SGA and Chi Sigma Iota to Bring Awareness to Mental Health
By Samantha Phillips
Student Government Association’s Mental Health Advocacy training event will teach students how to identify and manage mental illnesses, recognize warning signs and prevent suicide on Friday.
The event, organized in coordination with counseling honors society Chi Sigma Iota, will run from 9:30 a.m. to 2:30 p.m. in Kilcawley Center’s Chestnut Room. Students are welcome to stop by between classes and stay for as long as they are able. Those who wish to stay for the free lunch at 11 a.m. must register in advance.
The event will be divided into three sections. The first section features a panel comprised of Jerrilyn Guy and Jennifer Outland, the primary organizers of the event, and SGA President Ashley Orr discussing mental health and outlining current facts and figures.
Topics will include suicide, self-harm, PTSD and mood, anxiety, bipolar and eating disorders. They will close the session with information about self-care and managing mental illness.
Orr said she saw a correlation between a message she heard at the Fear of Islam panel discussion last week and the topic of mental illness.
“One of the speakers had said …’whenever we talk about what it is we fear, that fear goes away.’ I think sometimes it’s not only true with fear, but also with stigma,” Orr said. “By talking about it, we’re going to reduce fear associated with it and hopefully reduce the stigma.”
She said they want to provide information so students can identify and manage mental illness in themselves because understanding illnesses empowers people to manage them.
“Internally checking on yourself is really important,” Orr said. “Once we understand how we are feeling, we can do things we love and are passionate about.”
Guy said there are many things you can do to care for yourself, even if it’s just taking the time to hang out with friends and do things you care about.
“A lot of people I have talked to their self care is going to the gym. My self care is meditating or adult coloring books,” Guy said. “Even just taking time out of your day to hang out with friends, and do things you care about,” Guy said.
Stephanie Fellenger, a Mercy Health contract therapist, will speak during the second session on suicide prevention. Orr said this will equip faculty and staff with resources they can pass along to students.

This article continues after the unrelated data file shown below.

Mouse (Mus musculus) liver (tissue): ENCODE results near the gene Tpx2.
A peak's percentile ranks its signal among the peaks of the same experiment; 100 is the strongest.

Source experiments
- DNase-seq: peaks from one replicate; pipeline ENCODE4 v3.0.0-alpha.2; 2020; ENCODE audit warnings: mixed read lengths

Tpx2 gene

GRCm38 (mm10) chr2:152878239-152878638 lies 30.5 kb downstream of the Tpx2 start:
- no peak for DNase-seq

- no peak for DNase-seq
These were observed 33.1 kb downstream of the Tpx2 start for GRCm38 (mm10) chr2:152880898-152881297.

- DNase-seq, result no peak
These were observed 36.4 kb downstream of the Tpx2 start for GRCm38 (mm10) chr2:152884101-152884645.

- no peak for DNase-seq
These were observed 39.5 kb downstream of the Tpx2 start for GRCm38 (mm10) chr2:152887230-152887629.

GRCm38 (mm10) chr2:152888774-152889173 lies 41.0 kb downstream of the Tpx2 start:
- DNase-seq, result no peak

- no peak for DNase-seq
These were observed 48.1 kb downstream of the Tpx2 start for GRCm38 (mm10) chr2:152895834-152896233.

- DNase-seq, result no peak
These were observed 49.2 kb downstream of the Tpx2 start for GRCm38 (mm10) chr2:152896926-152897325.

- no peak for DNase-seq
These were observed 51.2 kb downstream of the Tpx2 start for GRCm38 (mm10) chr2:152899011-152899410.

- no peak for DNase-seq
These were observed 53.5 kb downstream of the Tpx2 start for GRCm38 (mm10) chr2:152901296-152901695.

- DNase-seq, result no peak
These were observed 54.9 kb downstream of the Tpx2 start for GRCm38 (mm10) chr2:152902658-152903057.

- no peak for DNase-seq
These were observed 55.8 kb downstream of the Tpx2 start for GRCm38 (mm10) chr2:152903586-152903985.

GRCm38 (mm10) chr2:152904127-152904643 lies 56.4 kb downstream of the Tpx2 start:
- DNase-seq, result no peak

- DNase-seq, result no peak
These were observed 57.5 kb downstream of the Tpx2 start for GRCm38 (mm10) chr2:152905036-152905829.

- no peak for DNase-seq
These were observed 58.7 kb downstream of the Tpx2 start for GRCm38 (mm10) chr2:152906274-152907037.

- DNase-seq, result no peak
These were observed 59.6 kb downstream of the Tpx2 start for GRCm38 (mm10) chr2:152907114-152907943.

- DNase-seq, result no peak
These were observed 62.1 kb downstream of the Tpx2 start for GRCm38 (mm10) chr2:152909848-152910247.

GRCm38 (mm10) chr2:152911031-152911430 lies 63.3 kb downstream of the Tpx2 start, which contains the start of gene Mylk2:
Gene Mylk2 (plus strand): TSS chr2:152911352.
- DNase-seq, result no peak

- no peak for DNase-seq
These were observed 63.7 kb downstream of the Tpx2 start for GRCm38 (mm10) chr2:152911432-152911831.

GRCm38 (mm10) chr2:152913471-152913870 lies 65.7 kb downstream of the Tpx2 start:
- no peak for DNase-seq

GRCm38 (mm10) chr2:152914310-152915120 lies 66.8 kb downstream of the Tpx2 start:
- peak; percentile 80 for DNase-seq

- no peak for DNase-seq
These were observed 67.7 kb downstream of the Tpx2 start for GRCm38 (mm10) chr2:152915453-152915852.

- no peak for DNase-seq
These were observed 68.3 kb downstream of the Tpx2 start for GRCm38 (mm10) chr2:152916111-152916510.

“They’ll talk about local and national resources, like hotlines you can call when you’re really stressed,” Orr said.
Youngstown State University President Jim Tressel will introduce the third session, featuring keynote speakers Paul and Darcy Granello. They are licensed professional clinical counselors, who research suicide prevention describing themselves as “suicidologists.” Orr said they will touch on topics including suicide in males, who are less likely to seek treatment for mental illness.
“I’m really excited to welcome a male voice to this conversation, and to encourage all students — regardless of their gender — to take care of themselves,” Orr said.
Ann Jaronski, the university’s new counseling director, and Anne Lally, university mental health counselor, will also speak about resources students can access to help manage their mental health.
Guy noted that there are many resources on campus, including the counseling office in Jones Hall and the Community Counseling Clinic in the Beeghly College of Education.
Guy said hiring a new counseling director marks progress in what she views as lack of mental health advocacy at the university.
“It’s getting better,” she said. “I do think there is a stigma, but I also feel like college is a space where students can be themselves, unlike high school really, so I think it’s talked about a lot more on college campuses.”
Orr praised Guy and Outland for their leadership skills in creating and organizing the event. Guy said they are excited to see how it turns out.
“I’m just really excited to educate the campus community,” Guy said. “Right now we have 150 people registered, so it’s going to be huge.”